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10 of 10 people found the following review helpful
5.0 out of 5 stars awe inspiring
A book of stark, gaunt imagery and truly emotive subjects. Time's arrow delivers on many levels, as a warning of mans descent into pure evil it utilises the Nazi's reign to portray how seemingly 'normal' people can be turned to sadistic keepers of hell on Earth. The inverted time scale creates a sense of disarray which adds to the tumultuous approach to the inevitable...
Published on 30 July 2002 by Elmore

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11 of 12 people found the following review helpful
3.0 out of 5 stars Time's Arrow
Time's Arrow is a life backwards, but not in the Benjamin Button sense; rather, the book begins with our protagonist's death in the late 20th Century, and tracks backwards through time to end at his birth some 70 years previous. Counterpoint to this is our narrator, a kind of psychological hitch-hiker. Basically, the narrator is a character living inside the protagonist...
Published on 12 Jun 2011 by TomCat


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10 of 10 people found the following review helpful
5.0 out of 5 stars awe inspiring, 30 July 2002
By 
Elmore (Isle of Wight) - See all my reviews
A book of stark, gaunt imagery and truly emotive subjects. Time's arrow delivers on many levels, as a warning of mans descent into pure evil it utilises the Nazi's reign to portray how seemingly 'normal' people can be turned to sadistic keepers of hell on Earth. The inverted time scale creates a sense of disarray which adds to the tumultuous approach to the inevitable revelation of Tod Friendly's real history.
Contrary to what some have said, Amis deals with the Holocaust with a subtle approach, mirrored by Tod's reversed morality toward the horrific going-ons in Auschwitz.
A heart wrenchingly powerful read, which evokes a myriad of emotions.
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5 of 5 people found the following review helpful
4.0 out of 5 stars Intellectual, but not fully developed, 11 May 2003
By 
Jonathan Waterlow (Oxford) - See all my reviews
(REAL NAME)   
Amis’s thought-provoking, award-winning, look at the mind of a Nazi involved in the horrors of the holocaust is a very interesting read. The central conceit is that a second voice, the narrator, sits in the mind of the war criminal, watching his life play, backwards. This novel technique means that acts of appalling violence appear to the narrator as acts of great compassion – for example, torture victims are apparently magically healed by the anonymous man we follow through the book.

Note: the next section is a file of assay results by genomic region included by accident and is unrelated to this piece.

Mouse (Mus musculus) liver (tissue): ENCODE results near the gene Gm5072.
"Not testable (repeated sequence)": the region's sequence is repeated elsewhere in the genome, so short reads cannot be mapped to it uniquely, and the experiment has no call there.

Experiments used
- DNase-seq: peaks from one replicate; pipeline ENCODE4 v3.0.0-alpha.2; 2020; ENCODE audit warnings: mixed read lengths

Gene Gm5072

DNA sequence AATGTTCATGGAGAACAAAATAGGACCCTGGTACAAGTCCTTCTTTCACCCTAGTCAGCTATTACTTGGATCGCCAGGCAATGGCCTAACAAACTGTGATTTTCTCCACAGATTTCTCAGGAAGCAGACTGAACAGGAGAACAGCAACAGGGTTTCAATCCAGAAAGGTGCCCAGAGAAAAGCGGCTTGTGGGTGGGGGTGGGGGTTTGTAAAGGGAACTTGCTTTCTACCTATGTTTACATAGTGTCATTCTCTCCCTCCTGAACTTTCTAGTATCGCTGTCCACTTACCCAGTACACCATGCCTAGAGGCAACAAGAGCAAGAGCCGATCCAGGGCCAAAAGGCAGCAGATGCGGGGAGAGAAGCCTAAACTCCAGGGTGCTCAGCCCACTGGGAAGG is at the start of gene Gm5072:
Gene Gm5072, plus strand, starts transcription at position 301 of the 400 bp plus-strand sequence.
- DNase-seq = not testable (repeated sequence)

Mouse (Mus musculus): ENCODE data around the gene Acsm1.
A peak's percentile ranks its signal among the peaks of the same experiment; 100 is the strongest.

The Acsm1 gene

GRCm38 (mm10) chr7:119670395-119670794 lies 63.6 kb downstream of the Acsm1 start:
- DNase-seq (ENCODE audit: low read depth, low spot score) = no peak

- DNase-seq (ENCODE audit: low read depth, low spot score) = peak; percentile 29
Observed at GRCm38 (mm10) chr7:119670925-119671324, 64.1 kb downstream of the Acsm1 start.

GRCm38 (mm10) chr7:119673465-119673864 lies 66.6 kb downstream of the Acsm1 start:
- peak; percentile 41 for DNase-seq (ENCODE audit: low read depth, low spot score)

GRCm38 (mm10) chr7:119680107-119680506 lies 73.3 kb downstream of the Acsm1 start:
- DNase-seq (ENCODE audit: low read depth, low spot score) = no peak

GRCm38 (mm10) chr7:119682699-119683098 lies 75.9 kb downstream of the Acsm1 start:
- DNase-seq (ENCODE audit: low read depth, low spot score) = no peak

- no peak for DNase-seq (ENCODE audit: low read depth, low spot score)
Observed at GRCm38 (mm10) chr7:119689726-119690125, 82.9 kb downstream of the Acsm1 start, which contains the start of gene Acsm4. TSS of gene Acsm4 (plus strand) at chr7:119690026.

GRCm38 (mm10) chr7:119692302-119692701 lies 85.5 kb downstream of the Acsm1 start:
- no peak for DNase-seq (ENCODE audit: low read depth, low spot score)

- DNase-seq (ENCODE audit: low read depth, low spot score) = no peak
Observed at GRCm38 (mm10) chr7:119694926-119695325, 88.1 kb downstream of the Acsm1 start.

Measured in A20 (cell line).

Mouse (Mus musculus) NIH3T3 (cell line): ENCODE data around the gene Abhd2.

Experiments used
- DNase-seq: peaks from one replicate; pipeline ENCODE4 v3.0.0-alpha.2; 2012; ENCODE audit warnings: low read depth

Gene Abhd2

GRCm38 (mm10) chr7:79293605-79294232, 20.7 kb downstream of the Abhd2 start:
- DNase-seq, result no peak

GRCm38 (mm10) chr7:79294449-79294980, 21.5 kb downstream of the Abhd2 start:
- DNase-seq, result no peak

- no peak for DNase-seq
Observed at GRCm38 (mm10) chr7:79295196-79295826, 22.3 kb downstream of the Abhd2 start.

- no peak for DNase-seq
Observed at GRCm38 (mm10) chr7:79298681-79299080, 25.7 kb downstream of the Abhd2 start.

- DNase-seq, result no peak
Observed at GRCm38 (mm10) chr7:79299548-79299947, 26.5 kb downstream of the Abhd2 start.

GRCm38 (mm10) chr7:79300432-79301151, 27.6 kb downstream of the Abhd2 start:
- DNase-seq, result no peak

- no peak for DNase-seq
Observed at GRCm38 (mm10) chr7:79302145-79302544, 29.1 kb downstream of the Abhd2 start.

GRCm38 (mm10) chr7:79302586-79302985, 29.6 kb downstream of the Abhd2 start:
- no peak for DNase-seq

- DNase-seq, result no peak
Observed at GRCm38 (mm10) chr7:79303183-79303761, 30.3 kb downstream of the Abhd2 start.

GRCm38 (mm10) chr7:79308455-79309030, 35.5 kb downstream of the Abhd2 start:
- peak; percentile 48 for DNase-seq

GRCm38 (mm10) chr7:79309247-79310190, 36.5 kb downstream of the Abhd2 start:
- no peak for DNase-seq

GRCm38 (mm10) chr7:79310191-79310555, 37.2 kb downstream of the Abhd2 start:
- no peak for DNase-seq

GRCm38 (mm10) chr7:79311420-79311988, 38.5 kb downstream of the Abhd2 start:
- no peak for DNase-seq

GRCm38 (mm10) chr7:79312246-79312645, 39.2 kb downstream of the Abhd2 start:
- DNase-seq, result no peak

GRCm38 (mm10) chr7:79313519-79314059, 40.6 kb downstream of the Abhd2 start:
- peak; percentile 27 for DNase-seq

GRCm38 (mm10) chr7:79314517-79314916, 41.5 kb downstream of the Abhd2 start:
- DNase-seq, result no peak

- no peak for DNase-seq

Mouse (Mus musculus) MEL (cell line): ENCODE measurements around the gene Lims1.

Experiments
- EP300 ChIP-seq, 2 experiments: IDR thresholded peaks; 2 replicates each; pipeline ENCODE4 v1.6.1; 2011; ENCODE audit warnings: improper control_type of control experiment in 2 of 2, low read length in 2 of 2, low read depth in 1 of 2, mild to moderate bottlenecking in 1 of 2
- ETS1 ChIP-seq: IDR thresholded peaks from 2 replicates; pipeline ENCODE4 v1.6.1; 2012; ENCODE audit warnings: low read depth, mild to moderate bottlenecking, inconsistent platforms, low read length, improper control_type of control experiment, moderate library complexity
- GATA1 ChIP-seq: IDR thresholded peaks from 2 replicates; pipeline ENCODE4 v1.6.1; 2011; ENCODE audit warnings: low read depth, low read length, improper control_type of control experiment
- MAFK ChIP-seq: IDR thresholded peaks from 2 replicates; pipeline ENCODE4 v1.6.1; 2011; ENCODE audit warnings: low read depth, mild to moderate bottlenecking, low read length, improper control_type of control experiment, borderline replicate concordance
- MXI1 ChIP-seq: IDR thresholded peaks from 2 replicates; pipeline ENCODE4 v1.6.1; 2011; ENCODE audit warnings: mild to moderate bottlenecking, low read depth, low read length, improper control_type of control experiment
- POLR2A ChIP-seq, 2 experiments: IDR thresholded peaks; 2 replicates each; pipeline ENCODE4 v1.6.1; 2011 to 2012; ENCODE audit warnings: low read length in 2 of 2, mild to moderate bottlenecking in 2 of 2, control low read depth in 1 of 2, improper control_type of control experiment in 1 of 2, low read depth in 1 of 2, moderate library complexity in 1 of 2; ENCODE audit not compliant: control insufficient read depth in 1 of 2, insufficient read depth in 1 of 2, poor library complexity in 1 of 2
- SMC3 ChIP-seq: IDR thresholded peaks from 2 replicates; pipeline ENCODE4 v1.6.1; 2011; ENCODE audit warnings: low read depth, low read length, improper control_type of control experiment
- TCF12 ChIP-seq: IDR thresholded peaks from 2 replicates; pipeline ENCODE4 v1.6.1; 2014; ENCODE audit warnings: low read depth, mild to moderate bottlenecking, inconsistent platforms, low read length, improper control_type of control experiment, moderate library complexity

Amis cleverly juxtaposes this with the man’s life as a doctor, which the narrator perceives as the work of a torturer… this inversion of the truth is a very effective method of showing just how distorted the truth of Nazi Germany (or indeed any country exposed to propaganda) would have been. This is very thought-provoking… and you certainly have to do a lot of thinking when reading this book, what with all conversations taking place in reverse and so forth.
However, interesting and intellectual as this book certainly is, Amis does very little else after establishing the raison d’etre of the story. Once you’ve “discovered” (the jacket gives it away immediately) the author’s conceit, then you could, almost, write the rest of the book yourself and realise the points Amis makes without actually reading them. Interesting and, at times, entertaining though it is, more could have been done to make it a more fulfilling read. Single-concept efforts take a lot of talent to pull off successfully – talent Amis certainly has; he just didn’t use it to its fullest here.
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4 of 4 people found the following review helpful
5.0 out of 5 stars Life story told from death to birth by main character's soul, 4 Dec 2000
By A Customer
Amis presents an entertaining and enlightening read with Time's Arrow. The story is told by the "soul" of the main character, Dr. Tod Friendly, who narrates Tod's life in reverse. The narrator's innocence makes the read interesting as he describes everyday events taking place backwards as though that was the way the incidents always occur. His naivete also hints at a terrible secret Tod seems to be running from. The reader discovers it during WWII when the main character works at Auschwitz concentration camp. Not only does Amis contrive poignant Holocaust images, but the reversal of time's arrow lets the reader see the event in a different light, one that parallels the Nazi's idea of "creating" a perfect race through genocide. Amis's characteristic mastery of language and satirical wit can be seen throughout the work while his wonderful prose never fails to entertain. Though a little complicated at times, the novel is definately a worthwhile read as it gets the reader's mind working and will not be easily forgotten.
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11 of 12 people found the following review helpful
3.0 out of 5 stars Time's Arrow, 12 Jun 2011
By 
TomCat (Cardiff, Wales.) - See all my reviews
This review is from: Time's Arrow (Paperback)
Time's Arrow is a life backwards, but not in the Benjamin Button sense; rather, the book begins with our protagonist's death in the late 20th Century, and tracks backwards through time to end at his birth some 70 years previous. Counterpoint to this is our narrator, a kind of psychological hitch-hiker. Basically, the narrator is a character living inside the protagonist (but can neither exert control or influence) and who's forced to experience events backwards. Thus, to our narrator, the world is a baffling and irrational construct which begins with death ("I moved forward, out of the blackest sleep") and ends with birth - the terrifying entry into the mother's womb.